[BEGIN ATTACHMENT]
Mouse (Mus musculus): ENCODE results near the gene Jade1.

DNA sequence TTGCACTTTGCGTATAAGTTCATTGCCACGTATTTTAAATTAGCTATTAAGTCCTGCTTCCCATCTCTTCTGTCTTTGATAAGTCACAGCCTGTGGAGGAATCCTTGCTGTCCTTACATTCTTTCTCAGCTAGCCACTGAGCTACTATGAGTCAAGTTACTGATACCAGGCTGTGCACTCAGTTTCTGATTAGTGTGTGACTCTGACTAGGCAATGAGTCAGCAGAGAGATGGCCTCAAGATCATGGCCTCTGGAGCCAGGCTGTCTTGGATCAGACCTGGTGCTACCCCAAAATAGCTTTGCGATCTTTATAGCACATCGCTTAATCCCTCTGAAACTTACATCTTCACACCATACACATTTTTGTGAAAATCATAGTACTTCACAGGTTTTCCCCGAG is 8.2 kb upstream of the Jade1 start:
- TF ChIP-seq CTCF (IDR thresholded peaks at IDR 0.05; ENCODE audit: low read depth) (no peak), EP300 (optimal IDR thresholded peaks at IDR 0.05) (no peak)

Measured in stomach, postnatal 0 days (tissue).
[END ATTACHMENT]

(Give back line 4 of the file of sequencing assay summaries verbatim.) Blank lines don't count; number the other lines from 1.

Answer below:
Measured in stomach, postnatal 0 days (tissue).